Cybersecurity in an edge computing world

Safeguarding the ever-expanding edge environment

February 14, 2024
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Let's be honest, a Chief Information Security Officer (CISO) doesn’t have the easiest job in the world. Now the job is getting even "edgier" as more and more Internet of Things (IoT) and remote operational technology devices are being added to the already lengthy list of assets CISO's need to safeguard.

Health devices, water quality monitors, telemetry from smart cars; the list is growing and growing, as is the volume of data that these devices are generating. Shipping all this data to central servers makes little sense. Processing at the edge where the data is created can mean faster decision-making and reduced data transport costs. A recent Gartner® report 'Predicts 2024: Edge Computing Technologies are Gaining Traction and Maturity'1 found "19% of respondents have already deployed edge computing and an additional 32% expect to deploy during the next three years."

When so many of the originating sources of data are devices that, by their nature, do not have sophisticated security defences, how does a CISO protect the streams of data that these devices are creating? While edge computing does not necessarily introduce brand new security risks, we do need to consider how these risks materialise in an edge environment, and determine if we have the appropriate controls to manage them.

Using the data where it is created

A helpful way to describe edge computing is by way of an example. Think of a smart car in self-drive mode. There are cameras around the car that allow it to monitor the movements of other vehicles, pedestrians, animals, and so on. Those images need to be processed in real-time so that if the car needs to suddenly brake or swerve to avoid an accident, the decision can be processed immediately and the car can take the most appropriate action. If there is a delay because the images need to be transmitted to a server elsewhere for processing and the decision relayed back to the vehicle, it could be the difference between whether or not an accident occurs. So the processing takes place on a server in the car: at the edge. Edge computing is all about processing data and making decisions as close to the point where the data is created as possible.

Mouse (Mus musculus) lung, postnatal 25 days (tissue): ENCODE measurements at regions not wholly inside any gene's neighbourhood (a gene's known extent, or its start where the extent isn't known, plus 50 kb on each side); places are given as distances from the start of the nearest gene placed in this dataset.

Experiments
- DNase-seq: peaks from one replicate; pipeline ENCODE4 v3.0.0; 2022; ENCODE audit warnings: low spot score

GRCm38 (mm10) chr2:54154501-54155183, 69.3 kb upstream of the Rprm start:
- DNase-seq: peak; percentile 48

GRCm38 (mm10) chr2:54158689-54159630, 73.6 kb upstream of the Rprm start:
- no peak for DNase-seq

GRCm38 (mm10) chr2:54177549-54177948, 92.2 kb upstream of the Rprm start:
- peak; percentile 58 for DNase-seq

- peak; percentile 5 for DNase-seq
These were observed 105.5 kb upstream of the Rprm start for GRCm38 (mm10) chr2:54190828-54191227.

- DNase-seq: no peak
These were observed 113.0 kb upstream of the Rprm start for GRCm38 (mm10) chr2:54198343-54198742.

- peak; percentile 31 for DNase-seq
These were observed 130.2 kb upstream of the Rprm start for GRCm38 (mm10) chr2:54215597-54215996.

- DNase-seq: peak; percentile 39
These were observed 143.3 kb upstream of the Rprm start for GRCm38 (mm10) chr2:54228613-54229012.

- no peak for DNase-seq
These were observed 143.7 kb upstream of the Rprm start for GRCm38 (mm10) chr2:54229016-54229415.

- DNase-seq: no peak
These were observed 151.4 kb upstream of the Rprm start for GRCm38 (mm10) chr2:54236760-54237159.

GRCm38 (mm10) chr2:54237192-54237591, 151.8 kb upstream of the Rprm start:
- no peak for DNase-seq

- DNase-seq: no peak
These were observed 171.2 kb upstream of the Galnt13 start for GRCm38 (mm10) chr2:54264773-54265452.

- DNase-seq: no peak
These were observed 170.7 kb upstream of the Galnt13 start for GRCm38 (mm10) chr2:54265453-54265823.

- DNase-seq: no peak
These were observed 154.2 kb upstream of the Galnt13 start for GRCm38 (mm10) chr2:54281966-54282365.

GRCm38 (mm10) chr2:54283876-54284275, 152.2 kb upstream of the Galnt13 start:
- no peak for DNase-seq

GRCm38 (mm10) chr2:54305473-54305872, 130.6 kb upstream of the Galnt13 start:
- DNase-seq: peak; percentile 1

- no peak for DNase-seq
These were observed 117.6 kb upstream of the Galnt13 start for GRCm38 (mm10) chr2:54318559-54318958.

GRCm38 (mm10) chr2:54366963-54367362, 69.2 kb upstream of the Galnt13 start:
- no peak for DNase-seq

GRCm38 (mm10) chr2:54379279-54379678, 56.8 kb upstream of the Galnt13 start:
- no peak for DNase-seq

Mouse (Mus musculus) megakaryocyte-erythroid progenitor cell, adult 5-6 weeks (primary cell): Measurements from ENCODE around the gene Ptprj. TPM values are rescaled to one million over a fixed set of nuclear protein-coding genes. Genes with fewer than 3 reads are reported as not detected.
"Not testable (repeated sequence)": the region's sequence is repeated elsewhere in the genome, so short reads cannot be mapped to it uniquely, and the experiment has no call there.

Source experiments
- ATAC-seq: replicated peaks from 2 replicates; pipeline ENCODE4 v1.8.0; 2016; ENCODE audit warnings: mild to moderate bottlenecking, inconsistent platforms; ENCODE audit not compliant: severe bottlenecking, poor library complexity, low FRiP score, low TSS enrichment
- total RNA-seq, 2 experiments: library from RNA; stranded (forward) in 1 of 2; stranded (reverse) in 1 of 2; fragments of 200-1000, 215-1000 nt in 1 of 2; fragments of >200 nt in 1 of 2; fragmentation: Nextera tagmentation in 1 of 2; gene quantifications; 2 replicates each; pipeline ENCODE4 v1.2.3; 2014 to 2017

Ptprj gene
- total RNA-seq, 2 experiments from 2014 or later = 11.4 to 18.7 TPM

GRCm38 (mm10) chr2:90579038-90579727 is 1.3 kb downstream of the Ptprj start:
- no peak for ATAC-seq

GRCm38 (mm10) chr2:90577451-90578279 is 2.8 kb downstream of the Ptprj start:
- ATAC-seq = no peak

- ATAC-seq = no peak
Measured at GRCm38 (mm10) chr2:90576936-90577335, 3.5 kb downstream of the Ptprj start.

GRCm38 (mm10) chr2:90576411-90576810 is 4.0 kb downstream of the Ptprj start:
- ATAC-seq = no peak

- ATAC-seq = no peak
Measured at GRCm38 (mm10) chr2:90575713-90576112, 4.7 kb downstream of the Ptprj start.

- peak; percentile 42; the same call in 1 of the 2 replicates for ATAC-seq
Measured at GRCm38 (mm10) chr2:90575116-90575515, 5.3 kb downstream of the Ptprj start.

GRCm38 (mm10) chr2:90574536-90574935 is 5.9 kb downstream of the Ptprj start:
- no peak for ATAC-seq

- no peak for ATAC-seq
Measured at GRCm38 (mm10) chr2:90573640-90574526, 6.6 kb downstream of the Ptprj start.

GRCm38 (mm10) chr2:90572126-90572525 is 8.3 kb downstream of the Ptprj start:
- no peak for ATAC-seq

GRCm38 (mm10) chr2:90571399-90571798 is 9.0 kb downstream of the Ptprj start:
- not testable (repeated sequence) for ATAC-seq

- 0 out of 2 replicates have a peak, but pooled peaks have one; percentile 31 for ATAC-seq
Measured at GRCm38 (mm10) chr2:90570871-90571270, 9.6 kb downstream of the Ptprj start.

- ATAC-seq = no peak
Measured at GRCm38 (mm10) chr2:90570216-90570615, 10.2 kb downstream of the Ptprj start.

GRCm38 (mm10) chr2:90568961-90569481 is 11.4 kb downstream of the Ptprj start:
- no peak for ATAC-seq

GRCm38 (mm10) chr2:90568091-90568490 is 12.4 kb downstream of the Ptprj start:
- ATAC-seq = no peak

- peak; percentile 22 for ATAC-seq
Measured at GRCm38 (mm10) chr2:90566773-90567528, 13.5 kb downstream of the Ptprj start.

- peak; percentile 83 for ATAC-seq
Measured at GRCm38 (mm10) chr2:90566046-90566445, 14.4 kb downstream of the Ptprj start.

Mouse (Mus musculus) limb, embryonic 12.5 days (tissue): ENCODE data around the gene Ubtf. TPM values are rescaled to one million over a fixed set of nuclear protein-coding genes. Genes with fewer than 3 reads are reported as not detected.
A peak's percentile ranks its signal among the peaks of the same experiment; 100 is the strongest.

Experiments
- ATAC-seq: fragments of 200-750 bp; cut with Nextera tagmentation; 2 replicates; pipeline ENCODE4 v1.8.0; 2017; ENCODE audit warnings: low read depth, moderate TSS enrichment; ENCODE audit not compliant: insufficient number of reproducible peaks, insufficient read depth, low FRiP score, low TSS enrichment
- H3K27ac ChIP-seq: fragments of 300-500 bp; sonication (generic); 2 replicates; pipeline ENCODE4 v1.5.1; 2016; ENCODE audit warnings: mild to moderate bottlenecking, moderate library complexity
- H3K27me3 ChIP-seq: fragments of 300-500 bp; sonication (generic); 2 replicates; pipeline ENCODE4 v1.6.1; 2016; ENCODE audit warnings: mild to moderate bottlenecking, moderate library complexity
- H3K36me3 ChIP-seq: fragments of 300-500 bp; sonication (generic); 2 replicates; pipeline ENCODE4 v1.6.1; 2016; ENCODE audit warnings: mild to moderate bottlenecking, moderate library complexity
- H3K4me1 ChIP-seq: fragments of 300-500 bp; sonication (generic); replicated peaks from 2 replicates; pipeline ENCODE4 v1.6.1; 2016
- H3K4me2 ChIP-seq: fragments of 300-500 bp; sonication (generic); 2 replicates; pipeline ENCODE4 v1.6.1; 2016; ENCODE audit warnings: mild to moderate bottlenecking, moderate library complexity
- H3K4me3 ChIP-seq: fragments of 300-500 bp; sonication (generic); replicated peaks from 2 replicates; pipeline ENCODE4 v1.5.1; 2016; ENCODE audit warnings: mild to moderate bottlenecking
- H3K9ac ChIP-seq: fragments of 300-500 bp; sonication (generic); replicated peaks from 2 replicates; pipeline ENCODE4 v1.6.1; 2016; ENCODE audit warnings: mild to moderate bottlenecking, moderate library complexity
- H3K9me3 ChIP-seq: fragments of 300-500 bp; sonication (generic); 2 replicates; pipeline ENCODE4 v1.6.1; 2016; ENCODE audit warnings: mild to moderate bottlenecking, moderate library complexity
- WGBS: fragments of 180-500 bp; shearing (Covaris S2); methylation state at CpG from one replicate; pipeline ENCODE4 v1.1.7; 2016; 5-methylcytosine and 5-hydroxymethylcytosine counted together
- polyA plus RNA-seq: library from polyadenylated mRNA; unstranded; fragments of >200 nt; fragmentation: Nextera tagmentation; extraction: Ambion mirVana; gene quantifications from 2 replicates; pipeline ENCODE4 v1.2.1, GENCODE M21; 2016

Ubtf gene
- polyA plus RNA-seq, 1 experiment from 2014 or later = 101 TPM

Here in New Zealand, Spark Business Group is working on a number of edge computing projects. Together with the Ministry for Primary Industries (MPI), we are working on a project to install cameras on fishing vessels, to verify fishers’ reported data, which helps manage New Zealand’s fisheries in a truly modern way. An important component of the system is the processing of video footage that happens onboard the vessel - at the edge. The results of that processing are then uploaded via Spark's 4G network to a cloud system, where further processing takes place. We are on track to deploy processing at the edge on all vessels operating with our equipment by the middle of this year.

Limitless possibilities

Edge computing has limitless possibilities, and currently, we’re only just scratching the surface of what it can offer. The only limit is human imagination and innovation. Current use cases include:

  • Smart city devices measuring everything from traffic patterns to air quality, with systems analysing and sending out alerts to city residents when needed
  • Farmers using systems to monitor various aspects of their farming operations, from moisture in the soil to the location of their animal stock
  • Healthcare devices used to monitor patient health and alert clinicians to anomalies that could indicate a life-threatening situation
  • Smart watches that gather data about the wearer's movements and send an alert if the wearer might have had a fall